Sunday, July 18, 2010


Christopher Nolan (The Dark Knight) is a genius. His name ought to be mentioned alongside some of the better filmmakers of this generation. Inception, his latest offering, only strengthens his already impressive resume. Undoubtedly you've seen the mysterious trailer with the foreboding score and amazing special effects. When I walked out of the theater I had a slight headache and a big smile. Nolan's intricate script tested the limits of my cognitive abilities, but it was a great ride.

To all of my cynics out there: don't be fooled by early superficial similarities to Shutter Island. Yes, it's Leonardo DiCaprio having some psychological problems and being tormented by a past love. Inception is much deeper than that. The movie explores a world where corporate espionage meets Sigmund Freud. Ok that was a cheesy comparison, but the movie delves into the psychological ramifications of tampering with dreams. Dreams are where we find ourselves vulnerable and powerless to our subconscious. We are defenseless while dreaming, yet very susceptible to the power of suggestion. DiCaprio stars as Cobb, ringleader of a team of dream invaders commissioned by a wealthy Japanese businessman named Saito. Cobb and company are adept at extracting secrets from people's dreams. They do this by attaching themselves to a device while sleeping. Saito is impressed with their skills but wants to take it a step further. Rather than extract information; he wants to implant it. This is called inception. A business competitor is on his deathbed, and the man's son stands to inherit his empire. Saito wants the heir apparent to dissolve his father's company after acquiring it. As compensation, he will call in a favor that will allow Cobb to return home to America. He has been exiled after his wife's suicide, which the authorities believe to have been a murder committed at Cobb's hands. Implanting a suggestion is more difficult. Subtlety is key, as the person must believe that the idea is entirely their own. Cillian Murphy (Batman Begins) portrays Fischer, heir to the "throne" of Saito's rival. He and Dad have a tumultuous relationship, and it will be difficult for Cobb to use the power of suggestion. It should be mentioned that when a dream is invaded, the sleeping host's subconscious seeks to protect it by dispatching people kill to the intruder. Of course this is all a dream, so if you die in the dream, you simply wake up. No harm, no foul right? Not exactly. Cobb will have to pull out all the stops if the inception is going to be successful. He will have to use a dream within a dream. Within a dream. Did you catch that? That's right, come even further down the rabbit hole with me; let's stretch our imagination to the farthest recesses of our mind. This is why I left the theater with pulsating temples. I'll run that back for you. Have you ever dreamt that you were dreaming? That's a dream within a dream. Now imagine that you are dreaming that you are dreaming that you are dreaming. That's 3 levels: a dream within a dream, within another dream. Whew!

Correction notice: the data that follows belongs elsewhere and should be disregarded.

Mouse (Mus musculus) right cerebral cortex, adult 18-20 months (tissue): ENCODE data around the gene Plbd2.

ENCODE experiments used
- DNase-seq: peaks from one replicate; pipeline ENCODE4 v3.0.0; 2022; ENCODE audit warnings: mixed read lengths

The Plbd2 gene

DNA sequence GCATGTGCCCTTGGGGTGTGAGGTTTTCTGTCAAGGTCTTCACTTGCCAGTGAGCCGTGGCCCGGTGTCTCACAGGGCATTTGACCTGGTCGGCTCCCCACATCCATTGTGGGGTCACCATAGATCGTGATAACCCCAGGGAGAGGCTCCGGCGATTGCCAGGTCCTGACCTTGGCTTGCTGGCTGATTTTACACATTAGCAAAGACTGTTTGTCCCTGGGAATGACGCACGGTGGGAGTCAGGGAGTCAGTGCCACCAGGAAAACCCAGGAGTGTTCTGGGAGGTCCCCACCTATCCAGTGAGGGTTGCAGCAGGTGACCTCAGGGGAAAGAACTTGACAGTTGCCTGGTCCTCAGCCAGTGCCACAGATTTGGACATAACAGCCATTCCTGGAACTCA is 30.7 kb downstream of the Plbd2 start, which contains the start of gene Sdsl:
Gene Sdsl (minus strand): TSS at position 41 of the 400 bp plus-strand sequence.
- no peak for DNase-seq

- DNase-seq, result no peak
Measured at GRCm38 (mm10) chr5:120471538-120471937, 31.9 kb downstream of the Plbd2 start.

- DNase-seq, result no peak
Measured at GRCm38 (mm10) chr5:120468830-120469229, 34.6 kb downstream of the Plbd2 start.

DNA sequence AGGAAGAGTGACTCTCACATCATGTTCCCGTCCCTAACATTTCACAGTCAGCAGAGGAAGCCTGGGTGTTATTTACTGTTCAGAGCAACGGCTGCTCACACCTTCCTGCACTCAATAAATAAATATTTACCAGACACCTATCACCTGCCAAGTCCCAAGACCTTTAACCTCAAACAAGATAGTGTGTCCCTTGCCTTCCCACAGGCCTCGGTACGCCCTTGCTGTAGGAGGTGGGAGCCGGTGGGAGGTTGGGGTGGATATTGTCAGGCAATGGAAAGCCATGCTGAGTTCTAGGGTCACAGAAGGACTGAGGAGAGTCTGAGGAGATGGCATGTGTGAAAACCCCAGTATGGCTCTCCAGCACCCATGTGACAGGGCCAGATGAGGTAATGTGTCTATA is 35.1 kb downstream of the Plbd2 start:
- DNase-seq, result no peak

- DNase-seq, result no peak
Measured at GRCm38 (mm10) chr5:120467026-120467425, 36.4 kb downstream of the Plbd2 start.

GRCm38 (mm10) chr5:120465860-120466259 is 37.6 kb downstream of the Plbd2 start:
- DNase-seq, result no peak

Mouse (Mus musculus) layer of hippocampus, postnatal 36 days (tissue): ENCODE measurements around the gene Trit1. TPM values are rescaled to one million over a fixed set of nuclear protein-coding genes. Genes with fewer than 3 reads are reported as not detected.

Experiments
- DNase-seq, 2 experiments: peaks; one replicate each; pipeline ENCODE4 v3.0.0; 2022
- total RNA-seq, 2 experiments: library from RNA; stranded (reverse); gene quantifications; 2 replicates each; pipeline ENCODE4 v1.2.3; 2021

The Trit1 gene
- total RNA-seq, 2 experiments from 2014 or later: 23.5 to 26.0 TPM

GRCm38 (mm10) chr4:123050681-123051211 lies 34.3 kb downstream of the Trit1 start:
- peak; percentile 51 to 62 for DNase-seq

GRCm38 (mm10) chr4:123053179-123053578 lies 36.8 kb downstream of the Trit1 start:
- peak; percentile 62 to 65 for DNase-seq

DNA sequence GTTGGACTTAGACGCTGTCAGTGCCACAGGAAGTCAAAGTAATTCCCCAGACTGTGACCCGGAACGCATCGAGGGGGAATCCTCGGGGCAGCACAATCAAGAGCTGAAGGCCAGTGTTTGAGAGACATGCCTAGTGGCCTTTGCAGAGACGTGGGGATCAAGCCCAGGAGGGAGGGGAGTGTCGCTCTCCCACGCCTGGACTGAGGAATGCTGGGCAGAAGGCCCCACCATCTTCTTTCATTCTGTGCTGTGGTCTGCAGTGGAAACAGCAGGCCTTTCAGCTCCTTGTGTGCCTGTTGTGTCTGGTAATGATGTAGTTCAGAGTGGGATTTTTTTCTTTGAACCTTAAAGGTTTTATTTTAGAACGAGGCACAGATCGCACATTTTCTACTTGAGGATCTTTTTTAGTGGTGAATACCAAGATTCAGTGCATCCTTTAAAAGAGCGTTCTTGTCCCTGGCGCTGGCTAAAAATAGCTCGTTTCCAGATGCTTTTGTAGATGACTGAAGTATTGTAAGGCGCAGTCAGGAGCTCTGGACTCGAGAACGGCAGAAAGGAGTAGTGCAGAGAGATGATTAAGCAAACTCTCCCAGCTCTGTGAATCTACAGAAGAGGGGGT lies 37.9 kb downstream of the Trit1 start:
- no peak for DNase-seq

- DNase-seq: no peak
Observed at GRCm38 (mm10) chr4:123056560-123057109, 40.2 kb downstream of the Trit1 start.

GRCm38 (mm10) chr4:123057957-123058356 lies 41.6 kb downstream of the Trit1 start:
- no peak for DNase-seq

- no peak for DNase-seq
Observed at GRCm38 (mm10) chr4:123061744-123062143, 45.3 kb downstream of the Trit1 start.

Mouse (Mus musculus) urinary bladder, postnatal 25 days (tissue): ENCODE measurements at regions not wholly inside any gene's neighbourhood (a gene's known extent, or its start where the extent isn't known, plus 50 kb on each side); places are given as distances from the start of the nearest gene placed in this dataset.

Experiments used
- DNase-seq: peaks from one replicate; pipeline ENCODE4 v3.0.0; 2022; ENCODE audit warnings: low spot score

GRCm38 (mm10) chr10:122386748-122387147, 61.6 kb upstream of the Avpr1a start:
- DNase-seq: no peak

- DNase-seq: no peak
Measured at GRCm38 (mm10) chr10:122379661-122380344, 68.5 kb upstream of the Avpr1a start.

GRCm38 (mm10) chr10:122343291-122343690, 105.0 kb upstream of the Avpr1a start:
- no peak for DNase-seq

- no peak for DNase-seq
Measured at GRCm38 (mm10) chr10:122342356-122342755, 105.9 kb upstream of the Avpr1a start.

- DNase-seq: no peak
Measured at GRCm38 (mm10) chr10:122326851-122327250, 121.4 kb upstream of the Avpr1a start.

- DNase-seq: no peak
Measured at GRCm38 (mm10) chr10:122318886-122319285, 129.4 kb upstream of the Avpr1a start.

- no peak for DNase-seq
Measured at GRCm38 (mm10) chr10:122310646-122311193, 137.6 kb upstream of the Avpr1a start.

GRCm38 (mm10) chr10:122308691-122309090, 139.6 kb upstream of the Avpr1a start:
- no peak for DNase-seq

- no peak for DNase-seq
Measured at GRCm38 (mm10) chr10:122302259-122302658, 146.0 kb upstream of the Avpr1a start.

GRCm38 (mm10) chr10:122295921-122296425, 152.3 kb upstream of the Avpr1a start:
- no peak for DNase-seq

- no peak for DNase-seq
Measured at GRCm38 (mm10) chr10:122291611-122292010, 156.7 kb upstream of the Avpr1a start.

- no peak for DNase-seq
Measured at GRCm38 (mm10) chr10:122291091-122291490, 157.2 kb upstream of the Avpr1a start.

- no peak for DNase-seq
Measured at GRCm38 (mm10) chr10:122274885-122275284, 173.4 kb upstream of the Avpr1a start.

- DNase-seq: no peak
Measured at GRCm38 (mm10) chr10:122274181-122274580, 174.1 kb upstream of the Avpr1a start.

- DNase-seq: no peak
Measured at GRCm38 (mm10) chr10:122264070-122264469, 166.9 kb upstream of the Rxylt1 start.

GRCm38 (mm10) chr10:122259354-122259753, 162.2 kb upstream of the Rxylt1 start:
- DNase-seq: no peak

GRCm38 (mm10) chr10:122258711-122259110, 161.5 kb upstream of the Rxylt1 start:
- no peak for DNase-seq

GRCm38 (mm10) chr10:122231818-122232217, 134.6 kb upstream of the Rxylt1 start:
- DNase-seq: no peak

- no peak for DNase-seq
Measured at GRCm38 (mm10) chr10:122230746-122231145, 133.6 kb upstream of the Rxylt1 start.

I really don't want to say another word about the movie for fear of completely spoiling it. The casting choices were just as perfect as the script. DiCaprio hasn't had a misstep since...well, never. Suffice to say that we expect excellence from him, especially when he continues to pair with the most brilliant directors who give him the richest material. I also enjoyed J. Gordon-Levitt's (500 Days of Summer) performance, as his character was the more cautious voice of reason in contrast to Cobb's reckless impulsivity. Remember, Cobb has more to gain from Fischer's inception than anyone else. Rounding out the cast is Ellen Page (Whip It), as "the architect." She is tasked with designing the landscape of the dreamer's world. She's been a delight in every movie I've seen her in, and this was no exception. As Cobb's conscience she tries to protect the rest of the team and help him forgive himself about his dead wife, who invades every dream as a symbol of his subconscious.

Every now and then a can't-miss movie arrives that is so provocative and intriguing that it bears not only repeat viewing, but intense discussion as well. Inception was such a movie, stunning in its visual execution, layered in its complexity, and superbly acted by the players. Have I gushed enough? Inception was Incredible.

Wednesday, October 21, 2009

Law Abiding Citizen

Revenge is a dish best served cold, but I don’t think Gerard Butler (Gamer, The Ugly Truth) got the memo. You see, he likes to serve it up boiling hot. In Law Abiding Citizen he portrays Clyde Shelton, a man who is victimized twice. First by the brutes who savagely murder his family right before his eyes, and then again by a misguided justice system, represented by an ambivalent district attorney. Jamie Foxx (The Kingdom, The Soloist) plays district attorney Nick Rice, a prosecutor more concerned with his winning percentage than attaining real justice for Shelton.